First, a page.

The ASV website does not say by which gate a researcher to the archive is supposed to enter. As mentioned just above, the gate is the Porta Sant’Anna, which is the gate by which cars enter the Vatican. Once at the gate, you must pass through multiple lines of security, beginning with the Swiss Guard watching the gate. Prepare yourself for an awkward first exchange, as you will not have your research card your first time entering the archive. You must collect it at the archive itself. Do not expect the guard to know English and be ready with a few prepared sentences or a piece of paper explaining the situation. After the first visit, it is a much less stressful experience.

After you pass through security, head up the Via Sant’Anna into the Belvedere Courtyard, then take a right. The ASV overlooks the adjacent courtyard, the Cortile della Bibliotecha sitting next to the Sistine Salon.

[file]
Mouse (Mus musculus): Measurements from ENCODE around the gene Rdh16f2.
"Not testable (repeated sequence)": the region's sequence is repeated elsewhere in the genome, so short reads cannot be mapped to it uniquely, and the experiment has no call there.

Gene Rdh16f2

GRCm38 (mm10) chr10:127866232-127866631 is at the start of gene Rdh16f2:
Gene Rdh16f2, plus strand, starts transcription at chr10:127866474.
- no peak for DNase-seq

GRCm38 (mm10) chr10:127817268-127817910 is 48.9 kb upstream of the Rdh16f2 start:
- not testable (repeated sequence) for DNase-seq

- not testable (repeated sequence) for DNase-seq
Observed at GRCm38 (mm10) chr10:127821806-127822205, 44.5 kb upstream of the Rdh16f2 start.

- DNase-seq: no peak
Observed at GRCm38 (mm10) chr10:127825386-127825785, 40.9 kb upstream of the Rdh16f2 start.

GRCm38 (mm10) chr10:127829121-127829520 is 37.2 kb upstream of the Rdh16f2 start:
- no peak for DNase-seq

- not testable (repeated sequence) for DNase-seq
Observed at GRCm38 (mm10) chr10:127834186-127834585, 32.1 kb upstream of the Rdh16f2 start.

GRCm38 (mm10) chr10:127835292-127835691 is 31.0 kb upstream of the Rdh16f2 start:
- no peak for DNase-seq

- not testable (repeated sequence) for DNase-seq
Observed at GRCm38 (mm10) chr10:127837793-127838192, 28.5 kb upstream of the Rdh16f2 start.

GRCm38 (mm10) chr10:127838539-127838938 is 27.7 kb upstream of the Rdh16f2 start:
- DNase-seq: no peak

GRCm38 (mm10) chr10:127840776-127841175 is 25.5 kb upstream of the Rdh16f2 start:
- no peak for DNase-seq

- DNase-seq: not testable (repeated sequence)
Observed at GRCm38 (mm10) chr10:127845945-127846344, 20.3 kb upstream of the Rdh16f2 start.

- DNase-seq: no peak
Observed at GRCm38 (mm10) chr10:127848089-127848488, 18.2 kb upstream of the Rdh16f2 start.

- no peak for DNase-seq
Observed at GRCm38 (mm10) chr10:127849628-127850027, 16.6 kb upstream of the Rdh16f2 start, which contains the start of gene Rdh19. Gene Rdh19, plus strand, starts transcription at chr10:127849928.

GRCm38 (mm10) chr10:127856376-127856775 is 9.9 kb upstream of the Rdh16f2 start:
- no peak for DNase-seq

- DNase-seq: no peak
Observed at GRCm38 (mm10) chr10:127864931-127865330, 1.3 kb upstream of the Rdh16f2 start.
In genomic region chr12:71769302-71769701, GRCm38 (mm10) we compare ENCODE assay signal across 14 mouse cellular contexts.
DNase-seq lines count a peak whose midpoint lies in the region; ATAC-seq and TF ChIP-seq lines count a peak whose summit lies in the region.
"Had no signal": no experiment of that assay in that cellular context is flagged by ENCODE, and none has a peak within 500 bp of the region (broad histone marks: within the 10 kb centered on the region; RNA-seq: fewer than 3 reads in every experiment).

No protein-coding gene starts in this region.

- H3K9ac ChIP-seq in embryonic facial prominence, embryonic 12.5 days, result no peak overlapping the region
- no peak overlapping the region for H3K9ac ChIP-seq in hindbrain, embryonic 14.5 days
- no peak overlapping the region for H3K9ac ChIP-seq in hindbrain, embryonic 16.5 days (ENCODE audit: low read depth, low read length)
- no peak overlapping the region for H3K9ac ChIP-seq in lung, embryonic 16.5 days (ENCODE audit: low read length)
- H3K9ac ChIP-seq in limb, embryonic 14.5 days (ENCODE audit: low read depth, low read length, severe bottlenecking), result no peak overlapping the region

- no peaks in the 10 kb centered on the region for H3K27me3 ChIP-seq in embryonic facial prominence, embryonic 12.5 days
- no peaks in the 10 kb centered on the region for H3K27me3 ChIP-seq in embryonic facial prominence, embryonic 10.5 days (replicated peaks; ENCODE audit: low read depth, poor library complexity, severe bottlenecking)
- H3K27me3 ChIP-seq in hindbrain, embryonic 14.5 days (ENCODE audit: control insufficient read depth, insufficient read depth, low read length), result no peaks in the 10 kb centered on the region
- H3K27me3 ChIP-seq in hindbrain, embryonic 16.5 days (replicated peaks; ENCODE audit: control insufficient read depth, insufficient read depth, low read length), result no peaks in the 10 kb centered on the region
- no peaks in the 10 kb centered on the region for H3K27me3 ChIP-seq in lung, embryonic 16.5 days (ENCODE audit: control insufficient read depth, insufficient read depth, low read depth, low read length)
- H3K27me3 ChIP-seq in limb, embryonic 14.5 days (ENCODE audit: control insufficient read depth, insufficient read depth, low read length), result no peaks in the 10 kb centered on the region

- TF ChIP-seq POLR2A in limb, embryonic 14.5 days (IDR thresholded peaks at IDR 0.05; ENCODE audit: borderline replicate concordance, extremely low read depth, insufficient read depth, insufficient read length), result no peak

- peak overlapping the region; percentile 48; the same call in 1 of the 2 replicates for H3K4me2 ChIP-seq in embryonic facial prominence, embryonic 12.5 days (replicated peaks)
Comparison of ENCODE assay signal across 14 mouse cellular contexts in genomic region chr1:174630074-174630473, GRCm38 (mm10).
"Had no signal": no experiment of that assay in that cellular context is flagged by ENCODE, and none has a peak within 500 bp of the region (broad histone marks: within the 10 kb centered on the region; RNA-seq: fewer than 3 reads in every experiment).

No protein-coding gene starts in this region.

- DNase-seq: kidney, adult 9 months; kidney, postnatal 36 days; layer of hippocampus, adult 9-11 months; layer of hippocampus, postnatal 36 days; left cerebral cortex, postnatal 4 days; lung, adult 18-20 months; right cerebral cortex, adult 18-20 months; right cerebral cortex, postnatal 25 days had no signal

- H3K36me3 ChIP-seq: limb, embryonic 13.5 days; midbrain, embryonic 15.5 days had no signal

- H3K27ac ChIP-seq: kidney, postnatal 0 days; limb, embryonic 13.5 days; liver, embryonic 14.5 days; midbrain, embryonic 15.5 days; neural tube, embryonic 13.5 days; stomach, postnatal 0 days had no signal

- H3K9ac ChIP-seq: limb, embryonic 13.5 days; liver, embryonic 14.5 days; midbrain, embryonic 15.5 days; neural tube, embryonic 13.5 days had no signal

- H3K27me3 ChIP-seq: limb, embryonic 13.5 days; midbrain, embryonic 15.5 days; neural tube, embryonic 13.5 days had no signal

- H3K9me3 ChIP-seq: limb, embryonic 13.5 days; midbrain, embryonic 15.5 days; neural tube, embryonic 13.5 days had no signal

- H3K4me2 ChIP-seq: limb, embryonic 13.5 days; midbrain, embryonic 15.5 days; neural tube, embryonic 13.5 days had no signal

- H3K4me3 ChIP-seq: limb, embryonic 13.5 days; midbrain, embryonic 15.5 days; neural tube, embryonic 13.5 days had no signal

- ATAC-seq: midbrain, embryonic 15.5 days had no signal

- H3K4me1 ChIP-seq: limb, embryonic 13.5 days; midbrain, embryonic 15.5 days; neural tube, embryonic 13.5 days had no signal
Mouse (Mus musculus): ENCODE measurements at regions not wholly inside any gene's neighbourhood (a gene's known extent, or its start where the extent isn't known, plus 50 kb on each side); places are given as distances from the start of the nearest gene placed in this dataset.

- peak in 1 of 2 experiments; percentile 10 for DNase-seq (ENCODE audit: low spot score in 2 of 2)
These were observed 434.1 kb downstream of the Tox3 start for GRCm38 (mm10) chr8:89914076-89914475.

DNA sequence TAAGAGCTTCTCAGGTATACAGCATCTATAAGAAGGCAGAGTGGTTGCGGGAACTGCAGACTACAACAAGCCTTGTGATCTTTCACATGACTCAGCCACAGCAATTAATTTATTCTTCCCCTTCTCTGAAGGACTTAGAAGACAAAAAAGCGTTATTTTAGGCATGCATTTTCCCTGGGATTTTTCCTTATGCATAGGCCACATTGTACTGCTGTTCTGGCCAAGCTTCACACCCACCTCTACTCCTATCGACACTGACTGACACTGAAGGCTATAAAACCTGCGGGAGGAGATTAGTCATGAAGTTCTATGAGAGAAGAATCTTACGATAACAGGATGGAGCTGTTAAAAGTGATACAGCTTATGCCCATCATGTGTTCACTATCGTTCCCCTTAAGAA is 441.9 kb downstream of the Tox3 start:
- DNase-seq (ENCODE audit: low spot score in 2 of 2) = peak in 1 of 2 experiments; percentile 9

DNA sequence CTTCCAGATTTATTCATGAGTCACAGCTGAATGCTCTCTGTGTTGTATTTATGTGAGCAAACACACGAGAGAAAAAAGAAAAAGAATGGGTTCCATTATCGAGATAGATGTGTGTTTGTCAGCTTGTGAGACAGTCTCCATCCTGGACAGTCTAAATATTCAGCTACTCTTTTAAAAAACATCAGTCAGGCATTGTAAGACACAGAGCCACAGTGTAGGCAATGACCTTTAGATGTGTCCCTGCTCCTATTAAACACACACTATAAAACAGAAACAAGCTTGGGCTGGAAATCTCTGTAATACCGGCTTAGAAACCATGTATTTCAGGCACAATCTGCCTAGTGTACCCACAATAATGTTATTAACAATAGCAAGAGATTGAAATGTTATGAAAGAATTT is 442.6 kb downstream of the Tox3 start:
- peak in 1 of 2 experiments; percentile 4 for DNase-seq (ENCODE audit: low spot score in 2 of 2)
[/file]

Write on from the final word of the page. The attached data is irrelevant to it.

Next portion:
What You Need to Access the Archive

Of all the archives I have personally visited, accessing the Vatican Secret Archives is certainly the most complicated. Before visiting the archive, one must first fill out an application online: Before filling out the application, the researcher must have a detailed research plan—what holdings one plans to consult and the length and dates of the planned visit to the archive must be known before approval is granted. The application itself contains a Collection Index by which you can identify the desired collection, however, for those not confident in their Italian, navigating it will perhaps be difficult. I would recommend consulting Francis X. Blouin’s Vatican Archives: An Inventory and Guide to Historical Documents of the Holy See as a supplement to the application process.[1] Finally, an affiliation with a university and a letter of introduction are also both required.